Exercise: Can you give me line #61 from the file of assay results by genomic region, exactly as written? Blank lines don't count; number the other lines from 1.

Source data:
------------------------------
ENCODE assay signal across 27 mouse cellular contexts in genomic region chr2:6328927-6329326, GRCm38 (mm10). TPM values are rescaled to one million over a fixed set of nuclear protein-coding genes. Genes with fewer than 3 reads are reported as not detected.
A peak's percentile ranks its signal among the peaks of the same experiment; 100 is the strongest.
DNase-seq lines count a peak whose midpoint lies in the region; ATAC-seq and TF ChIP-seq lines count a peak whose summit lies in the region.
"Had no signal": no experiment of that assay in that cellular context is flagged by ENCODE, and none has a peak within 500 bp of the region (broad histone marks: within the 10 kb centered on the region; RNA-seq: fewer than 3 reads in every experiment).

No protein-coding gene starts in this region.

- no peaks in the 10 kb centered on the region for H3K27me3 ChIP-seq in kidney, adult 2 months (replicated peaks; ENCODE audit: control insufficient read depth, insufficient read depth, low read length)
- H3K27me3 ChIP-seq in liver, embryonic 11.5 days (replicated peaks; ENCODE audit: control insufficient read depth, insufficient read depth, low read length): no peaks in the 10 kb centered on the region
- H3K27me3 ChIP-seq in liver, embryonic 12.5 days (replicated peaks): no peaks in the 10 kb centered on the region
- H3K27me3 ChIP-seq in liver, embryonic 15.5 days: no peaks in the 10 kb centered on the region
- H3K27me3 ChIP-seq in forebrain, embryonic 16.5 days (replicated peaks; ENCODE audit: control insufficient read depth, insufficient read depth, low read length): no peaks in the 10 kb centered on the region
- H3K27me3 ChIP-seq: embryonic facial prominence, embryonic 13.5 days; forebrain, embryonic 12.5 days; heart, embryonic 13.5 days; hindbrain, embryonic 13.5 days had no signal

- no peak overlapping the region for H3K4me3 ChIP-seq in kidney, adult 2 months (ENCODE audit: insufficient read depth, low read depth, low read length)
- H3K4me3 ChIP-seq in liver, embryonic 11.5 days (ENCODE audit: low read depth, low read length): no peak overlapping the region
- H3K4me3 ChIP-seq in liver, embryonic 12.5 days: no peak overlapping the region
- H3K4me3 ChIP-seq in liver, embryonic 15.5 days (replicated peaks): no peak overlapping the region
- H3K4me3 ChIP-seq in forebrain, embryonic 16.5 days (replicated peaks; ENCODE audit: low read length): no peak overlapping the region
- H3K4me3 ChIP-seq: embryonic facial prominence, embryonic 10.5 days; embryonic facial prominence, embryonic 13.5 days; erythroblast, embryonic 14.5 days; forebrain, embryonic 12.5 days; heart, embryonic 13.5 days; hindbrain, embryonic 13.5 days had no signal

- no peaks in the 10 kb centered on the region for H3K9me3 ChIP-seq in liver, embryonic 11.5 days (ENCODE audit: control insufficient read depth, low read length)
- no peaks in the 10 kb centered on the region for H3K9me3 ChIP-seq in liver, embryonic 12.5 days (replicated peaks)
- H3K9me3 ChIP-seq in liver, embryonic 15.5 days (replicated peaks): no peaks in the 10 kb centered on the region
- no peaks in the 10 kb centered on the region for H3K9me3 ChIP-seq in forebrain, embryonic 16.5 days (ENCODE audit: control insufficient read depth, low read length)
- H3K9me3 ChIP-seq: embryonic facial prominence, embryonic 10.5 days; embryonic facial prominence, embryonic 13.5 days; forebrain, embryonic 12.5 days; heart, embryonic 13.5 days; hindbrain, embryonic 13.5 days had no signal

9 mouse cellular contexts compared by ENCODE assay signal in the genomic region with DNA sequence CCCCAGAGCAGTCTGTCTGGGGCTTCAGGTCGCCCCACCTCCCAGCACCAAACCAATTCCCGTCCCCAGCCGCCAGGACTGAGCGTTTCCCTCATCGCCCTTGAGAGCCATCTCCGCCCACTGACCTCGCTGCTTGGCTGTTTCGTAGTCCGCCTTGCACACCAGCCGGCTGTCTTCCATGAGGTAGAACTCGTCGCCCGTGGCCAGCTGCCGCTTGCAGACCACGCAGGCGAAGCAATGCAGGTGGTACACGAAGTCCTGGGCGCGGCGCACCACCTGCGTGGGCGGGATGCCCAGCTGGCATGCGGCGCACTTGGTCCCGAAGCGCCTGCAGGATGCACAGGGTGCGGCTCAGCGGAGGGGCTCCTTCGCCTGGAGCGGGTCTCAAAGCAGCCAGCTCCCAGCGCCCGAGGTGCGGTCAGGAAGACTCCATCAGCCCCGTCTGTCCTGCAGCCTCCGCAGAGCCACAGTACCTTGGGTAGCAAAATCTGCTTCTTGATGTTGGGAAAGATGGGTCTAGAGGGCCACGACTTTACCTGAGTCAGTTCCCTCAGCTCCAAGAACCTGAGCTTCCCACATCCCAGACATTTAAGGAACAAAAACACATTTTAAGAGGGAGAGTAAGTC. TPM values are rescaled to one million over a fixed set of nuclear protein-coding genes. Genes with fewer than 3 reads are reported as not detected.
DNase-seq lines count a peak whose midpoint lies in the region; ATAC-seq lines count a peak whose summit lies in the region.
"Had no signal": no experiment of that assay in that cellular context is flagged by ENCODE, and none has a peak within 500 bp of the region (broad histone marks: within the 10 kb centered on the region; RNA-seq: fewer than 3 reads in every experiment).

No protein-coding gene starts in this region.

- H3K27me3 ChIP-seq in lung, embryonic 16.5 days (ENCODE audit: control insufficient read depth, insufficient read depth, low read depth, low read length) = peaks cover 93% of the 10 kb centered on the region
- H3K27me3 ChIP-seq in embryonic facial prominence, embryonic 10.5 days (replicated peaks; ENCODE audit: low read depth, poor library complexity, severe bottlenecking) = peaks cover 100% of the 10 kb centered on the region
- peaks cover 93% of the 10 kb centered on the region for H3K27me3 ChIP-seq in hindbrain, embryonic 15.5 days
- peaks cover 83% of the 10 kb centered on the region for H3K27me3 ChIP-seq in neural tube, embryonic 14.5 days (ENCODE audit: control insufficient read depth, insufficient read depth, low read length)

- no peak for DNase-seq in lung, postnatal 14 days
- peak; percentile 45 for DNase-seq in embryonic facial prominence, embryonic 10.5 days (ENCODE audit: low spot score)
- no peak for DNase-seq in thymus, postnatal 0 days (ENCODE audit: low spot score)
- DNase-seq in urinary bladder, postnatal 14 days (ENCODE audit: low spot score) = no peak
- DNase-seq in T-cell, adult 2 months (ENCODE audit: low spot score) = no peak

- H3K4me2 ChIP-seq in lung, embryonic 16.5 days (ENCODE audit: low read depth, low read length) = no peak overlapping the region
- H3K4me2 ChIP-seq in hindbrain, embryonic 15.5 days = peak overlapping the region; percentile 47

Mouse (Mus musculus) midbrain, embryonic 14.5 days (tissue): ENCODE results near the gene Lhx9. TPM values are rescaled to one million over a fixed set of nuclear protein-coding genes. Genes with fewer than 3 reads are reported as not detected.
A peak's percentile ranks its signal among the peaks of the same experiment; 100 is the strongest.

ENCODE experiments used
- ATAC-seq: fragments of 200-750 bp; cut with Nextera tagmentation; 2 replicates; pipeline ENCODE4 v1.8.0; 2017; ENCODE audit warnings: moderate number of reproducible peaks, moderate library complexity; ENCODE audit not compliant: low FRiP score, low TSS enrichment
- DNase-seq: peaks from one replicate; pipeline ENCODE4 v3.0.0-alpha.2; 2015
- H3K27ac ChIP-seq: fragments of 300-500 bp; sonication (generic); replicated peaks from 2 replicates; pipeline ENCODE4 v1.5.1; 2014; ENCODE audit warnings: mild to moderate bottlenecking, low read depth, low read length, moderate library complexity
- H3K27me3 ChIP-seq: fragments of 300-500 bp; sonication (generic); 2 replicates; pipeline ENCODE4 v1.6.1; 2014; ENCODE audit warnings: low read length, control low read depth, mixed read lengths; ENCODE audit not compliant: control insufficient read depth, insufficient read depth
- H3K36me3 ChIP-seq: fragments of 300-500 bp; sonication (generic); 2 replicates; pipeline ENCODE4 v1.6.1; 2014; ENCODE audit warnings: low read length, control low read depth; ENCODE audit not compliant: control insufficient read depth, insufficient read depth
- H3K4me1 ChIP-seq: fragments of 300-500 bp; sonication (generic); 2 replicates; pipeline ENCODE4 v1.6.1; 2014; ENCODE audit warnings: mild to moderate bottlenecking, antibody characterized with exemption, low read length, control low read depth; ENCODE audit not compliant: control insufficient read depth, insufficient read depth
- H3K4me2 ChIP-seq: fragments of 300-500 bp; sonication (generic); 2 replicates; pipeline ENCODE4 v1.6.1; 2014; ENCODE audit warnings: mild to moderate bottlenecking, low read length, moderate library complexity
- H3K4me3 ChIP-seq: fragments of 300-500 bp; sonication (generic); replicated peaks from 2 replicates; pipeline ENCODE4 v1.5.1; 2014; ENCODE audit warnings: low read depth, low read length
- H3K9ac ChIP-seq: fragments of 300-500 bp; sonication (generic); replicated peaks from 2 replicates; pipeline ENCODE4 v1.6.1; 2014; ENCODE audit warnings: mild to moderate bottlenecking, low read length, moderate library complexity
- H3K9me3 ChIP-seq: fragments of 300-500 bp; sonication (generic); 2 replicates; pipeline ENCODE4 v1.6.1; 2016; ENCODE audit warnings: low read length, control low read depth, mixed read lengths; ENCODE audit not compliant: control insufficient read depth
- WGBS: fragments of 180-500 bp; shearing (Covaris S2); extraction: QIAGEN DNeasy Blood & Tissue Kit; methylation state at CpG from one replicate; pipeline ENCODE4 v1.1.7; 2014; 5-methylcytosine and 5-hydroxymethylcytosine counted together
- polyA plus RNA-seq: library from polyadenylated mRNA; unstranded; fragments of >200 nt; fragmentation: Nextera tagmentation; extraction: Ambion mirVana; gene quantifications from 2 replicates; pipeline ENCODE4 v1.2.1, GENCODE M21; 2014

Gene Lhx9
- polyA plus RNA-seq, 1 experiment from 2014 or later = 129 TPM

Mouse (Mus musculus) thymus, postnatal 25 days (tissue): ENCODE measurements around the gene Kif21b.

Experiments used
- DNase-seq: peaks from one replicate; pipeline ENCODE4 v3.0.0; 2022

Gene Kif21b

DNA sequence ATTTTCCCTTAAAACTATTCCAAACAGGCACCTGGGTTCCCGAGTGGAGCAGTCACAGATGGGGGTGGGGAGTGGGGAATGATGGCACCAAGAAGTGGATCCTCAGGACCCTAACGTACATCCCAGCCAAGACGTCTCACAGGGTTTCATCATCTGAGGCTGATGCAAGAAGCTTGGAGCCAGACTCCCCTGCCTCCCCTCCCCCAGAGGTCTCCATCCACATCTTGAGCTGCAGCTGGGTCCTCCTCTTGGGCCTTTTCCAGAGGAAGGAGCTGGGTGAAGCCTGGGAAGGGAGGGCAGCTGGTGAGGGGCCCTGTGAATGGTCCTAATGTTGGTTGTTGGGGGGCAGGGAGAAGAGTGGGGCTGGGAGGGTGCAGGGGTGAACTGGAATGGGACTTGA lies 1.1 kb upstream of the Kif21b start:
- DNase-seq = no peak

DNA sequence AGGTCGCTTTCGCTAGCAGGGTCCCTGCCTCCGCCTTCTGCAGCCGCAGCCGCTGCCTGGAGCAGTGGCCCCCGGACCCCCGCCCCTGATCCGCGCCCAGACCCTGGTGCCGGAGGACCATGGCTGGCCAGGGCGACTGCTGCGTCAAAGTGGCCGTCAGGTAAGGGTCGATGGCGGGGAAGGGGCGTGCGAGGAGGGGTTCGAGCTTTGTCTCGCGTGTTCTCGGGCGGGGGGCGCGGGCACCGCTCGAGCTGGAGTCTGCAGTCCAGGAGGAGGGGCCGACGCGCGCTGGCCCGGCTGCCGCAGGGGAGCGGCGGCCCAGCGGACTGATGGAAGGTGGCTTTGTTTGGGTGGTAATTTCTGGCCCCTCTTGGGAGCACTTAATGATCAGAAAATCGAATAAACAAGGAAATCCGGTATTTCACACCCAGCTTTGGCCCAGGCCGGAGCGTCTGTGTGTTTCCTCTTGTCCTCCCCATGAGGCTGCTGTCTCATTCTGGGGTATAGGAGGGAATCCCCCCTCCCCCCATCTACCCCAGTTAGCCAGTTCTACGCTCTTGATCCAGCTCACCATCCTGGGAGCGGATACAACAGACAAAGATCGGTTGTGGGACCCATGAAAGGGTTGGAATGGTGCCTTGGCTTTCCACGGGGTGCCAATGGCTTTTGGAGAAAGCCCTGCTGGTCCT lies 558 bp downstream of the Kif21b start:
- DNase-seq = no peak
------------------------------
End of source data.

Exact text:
DNA sequence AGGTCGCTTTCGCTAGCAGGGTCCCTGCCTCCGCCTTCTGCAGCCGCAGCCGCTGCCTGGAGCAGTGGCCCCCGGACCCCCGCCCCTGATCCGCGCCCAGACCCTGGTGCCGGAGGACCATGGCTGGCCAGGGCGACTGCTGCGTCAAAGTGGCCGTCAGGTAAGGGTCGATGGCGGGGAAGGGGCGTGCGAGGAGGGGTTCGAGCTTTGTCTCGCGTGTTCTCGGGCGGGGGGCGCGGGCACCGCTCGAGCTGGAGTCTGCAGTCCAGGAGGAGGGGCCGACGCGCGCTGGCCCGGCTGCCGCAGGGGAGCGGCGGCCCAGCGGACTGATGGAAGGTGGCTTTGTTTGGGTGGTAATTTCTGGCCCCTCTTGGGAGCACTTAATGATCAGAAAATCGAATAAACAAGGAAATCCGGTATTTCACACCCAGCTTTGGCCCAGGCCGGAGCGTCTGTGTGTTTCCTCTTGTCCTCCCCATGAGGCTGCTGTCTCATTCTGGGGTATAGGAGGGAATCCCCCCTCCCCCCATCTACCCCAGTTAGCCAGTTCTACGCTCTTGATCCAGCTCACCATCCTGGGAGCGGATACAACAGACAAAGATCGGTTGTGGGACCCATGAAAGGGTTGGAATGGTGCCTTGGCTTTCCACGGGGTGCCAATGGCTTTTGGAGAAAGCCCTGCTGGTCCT lies 558 bp downstream of the Kif21b start: